To the horror of readers everywhere, computer scientists have developed an algorithm they say can predict the commercial viability of a book, with an 84 percent success rate, based solely on the style in which the book is written.
According to the study, "Success with Style: Using Writing Style to Predict the Success of Novels," by Stony Brook University's Vikas Gajingunte Ashok, Song Feng and Yejin Choi, whether or not a book will sell can be determined by several quantifiable factors that do not include the actual quality of the work. They write:
Based on novels over several different genres, we probe the predictive power of statistical stylometry in discriminating successful literary works, and identify characteristic stylistic elements that are more prominent in successful writings. Our study reports for the first time that statistical stylometry can be surprisingly effective in discriminating highly successful literature from less successful counterpart[s], achieving accuracy up to 84%.
To measure success, the researchers relied heavily on how often a book is downloaded from Project Gutenberg, which offers tens of thousands of free eBooks. Looking only at how each work's linguistic style was correlated to its level of success, the researchers reached a number of conclusions about which types of words boost — or hinder — book sales.
They looked at books in several genres including adventure, detective/mystery, fiction, historical fiction, romance and science fiction, and found that, generally, novels rich in prepositions, nouns, pronouns and adjectives sell better than tomes full of adverbs, verbs and interjections. So you'd be more likely to pay for this sentence:
The chair that was the subject of Adam's lecture was a beautiful chair.
than this one:
"What a chair!" yelped Adam - who was doing a nervous jig while wringing his hands - as he began to lecture.
Even though the latter is clearly a superior sentence.
Unfortunately, the authors found that classically 'good' writing doesn't mean commercial success:
Closer analyses lead to several new insights into characteristics of the writing style in successful literature, including findings that are contrary to the conventional wisdom with respect to good writing style and readability.
Most experts tell writer to use verbs (which appear on the "does not sell" list) in our writing because they guide us away from the dreaded passive voice — a practice best-seller buyers apparently don't care about.
Maybe the fact that good grammar doesn't sell explains why LOLcats used to be so popular, or why "Doge" exists. Or maybe we're just too smart for clear writing, as the authors postulate: "We conjecture that the conceptual complexity of highly successful literary work might require syntactic complexity that goes against readability." Judging by the complexity of that last sentence, we certainly hope so.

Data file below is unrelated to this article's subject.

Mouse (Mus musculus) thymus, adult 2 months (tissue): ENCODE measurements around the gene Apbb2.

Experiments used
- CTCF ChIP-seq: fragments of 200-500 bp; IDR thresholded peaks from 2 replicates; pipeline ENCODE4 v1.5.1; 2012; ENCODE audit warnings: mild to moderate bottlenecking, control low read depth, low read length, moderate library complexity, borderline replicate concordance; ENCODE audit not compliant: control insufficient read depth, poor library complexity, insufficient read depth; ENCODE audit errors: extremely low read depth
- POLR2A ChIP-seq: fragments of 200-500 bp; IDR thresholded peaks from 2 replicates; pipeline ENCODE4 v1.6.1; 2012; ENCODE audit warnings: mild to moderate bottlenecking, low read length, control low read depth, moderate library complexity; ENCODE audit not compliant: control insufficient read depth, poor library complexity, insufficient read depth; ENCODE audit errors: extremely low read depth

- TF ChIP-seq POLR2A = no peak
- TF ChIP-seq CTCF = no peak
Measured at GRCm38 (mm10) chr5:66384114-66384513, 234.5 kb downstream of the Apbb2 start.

The researchers also determined that some specific words are more prevalent in successful novels. They look at words in adventure books as an example:
Less successful [adventure] books rely on verbs that are explicitly descriptive of actions and emotions (e.g., "wanted", "took", "promised", "cried", "cheered" etc.) while more successful books favor verbs that describe thought-processing (e.g., "recognized", "remembered"), and verbs that serve the purpose of quotes and reports (e.g. "say"). Also, more successful [adventure] books use discourse connectives and prepositions more frequently, while less successful books rely more on topical words that could be almost cliche, e.g. "love", typical locations, and involve more extreme (e.g., "breathless") and negative words (e.g., "risk").
At least we don't buy clichés.
Luckily for literary agents and book publishers, the algorithm isn't totally foolproof. It incorrectly predicted the fate of some classics, like Hemingway's The Old Man and the Sea — which the program thought would fail. So cheer up, young writers. Just because your unpublished masterwork is a clearly-written, action-word-packed bildungsroman about a young man coming to terms with his Tourette Syndrome, doesn't mean you should give up on a lucrative literary career just yet.
This article is from the archive of our partner The Wire.
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